Paul Bley, Gary Peacock, Paul Motian: When Will The Blues Leave


Paul Bley, born in Montréal in 1932, moved to New York in 1950 where he worked with Charlie Parker, Lester Young, and Charles Mingus. In 1957, on the West Coast, he experienced the decisive encounter in his musical development, with Ornette Coleman. In 1961-3 he was a member of Jimmy Giuffre’s legendary trio that pioneered free improvisation – a crucial influence on the ECM recordings here. He later worked with Sonny Rollins, Albert Ayler, Annette Peacock, Bill Frisell and Evan Parker – quite a resumé. 

I interviewed Bley on two occasions, and each time he provided excellent copy. Apart from his hilarious claim that he disguised his ethnicity when playing with Lee Konitz, he also commented on the journeymen musicians that the greats sometimes played with: “You can’t put a bad rhythm-section next to Lester Young … or Bird. These people can carry a whole band… These are giants, they take them on their back and walk down the street with them!”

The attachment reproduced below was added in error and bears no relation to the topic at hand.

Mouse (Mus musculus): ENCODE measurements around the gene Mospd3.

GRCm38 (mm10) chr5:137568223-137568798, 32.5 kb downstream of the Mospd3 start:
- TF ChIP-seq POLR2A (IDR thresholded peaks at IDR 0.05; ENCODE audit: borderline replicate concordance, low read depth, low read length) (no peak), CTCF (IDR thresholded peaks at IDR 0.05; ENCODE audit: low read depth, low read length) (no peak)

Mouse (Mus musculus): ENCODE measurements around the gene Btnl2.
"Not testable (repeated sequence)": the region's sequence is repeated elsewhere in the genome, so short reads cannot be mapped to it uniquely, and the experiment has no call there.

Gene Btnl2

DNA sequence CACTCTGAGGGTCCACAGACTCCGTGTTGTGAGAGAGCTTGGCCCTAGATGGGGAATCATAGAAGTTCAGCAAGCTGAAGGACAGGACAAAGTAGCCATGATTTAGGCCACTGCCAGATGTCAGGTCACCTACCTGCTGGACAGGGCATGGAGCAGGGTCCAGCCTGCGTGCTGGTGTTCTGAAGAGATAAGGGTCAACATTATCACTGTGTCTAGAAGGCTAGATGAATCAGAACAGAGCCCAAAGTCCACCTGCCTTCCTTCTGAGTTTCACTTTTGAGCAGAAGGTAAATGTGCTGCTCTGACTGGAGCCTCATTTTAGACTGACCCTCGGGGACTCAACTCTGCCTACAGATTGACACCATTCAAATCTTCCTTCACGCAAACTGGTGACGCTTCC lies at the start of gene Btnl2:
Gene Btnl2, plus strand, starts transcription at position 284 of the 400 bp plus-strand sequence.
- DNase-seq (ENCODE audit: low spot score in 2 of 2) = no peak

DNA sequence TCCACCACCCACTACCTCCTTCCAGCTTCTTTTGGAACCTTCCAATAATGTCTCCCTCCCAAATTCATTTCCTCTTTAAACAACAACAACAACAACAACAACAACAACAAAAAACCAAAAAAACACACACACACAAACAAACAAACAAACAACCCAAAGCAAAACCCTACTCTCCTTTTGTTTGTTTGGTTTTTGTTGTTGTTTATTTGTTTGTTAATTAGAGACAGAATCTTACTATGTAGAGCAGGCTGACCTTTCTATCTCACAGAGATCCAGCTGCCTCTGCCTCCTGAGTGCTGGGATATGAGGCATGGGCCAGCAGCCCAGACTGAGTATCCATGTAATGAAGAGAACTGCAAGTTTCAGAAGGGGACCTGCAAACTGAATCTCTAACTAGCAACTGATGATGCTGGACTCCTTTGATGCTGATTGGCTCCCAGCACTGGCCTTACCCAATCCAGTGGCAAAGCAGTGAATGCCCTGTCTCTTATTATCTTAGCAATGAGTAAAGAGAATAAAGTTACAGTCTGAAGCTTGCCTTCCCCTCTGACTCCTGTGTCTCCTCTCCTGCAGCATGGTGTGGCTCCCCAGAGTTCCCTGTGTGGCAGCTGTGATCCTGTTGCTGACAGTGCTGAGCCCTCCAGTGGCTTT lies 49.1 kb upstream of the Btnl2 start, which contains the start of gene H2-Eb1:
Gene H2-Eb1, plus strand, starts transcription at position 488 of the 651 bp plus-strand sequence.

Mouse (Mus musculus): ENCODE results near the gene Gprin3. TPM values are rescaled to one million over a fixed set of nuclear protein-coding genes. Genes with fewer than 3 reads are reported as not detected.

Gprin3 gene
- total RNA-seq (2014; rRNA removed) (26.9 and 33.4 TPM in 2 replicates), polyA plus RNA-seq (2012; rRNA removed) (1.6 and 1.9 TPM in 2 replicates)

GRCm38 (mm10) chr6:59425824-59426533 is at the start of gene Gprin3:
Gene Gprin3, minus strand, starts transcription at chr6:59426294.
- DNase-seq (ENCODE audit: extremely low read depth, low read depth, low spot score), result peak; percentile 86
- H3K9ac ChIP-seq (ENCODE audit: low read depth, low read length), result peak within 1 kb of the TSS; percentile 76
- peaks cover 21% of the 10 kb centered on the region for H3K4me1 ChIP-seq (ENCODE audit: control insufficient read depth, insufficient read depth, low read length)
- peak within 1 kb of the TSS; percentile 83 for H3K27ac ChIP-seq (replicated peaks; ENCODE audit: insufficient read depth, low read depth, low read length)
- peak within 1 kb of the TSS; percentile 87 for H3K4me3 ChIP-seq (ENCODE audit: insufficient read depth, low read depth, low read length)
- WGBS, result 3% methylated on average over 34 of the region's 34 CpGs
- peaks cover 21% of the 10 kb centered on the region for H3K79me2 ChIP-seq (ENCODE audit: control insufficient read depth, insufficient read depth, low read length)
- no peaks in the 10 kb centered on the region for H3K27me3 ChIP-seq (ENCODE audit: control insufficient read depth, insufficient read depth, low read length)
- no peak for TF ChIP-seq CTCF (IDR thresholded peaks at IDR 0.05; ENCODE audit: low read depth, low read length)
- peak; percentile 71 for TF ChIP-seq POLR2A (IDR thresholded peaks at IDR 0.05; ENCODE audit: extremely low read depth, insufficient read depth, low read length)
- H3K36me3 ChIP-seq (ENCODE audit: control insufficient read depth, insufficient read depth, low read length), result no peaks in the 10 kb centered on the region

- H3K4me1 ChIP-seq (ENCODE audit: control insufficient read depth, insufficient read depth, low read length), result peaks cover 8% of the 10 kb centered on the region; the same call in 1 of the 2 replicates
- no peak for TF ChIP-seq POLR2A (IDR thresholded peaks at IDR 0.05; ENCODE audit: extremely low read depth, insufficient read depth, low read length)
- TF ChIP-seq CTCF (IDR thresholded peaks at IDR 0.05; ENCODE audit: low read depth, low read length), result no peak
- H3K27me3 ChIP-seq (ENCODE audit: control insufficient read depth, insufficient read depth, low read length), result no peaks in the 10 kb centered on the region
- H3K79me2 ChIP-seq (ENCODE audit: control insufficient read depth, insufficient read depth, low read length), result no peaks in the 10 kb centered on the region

My response, that, for the sake of the listeners, it would be better to play with a good rhythm-section”, provoked one of his more outrageous responses: “Fuck the listeners! The listeners are privileged audience participants, with no relationship to anything except the fact that they’re there for moral support”. This wasn’t his considered view, however, as he then added: “We’re there to serve the audience, and it’s our responsibility to do the best we can, and make the event memorable”.

No problems about a weak rhythm-section on this recording. It’s a great trio that made too few recordings – one in 1970, another in 1998, then this. Hopefully there are more in the vaults somewhere.

Their approach reflects another comment that Bley made – that a player can be lyrical and reflective, and still free: “The free jazz players drew a line in the sand, and said that jazz from now on has to throw out all the accumulated aesthetics”. So should someone who plays free jazz be able to play bebop? “It doesn’t hurt”, he replied. So here, we hear free jazz played by bebop masters. Flame is freely based on My Old Flame; Longer, equally beautiful improvisation, is based on Long Ago And Far Away. A superb release.

Mazatlan; Flame; Told You So; Moor; Longer; Dialogue Amour; When Will The Blues Leave; I Loves You, Porgy (56.12)
Bley (p); Peacock (b); Motian (d). Lugano, 1999.
ECM 774 0423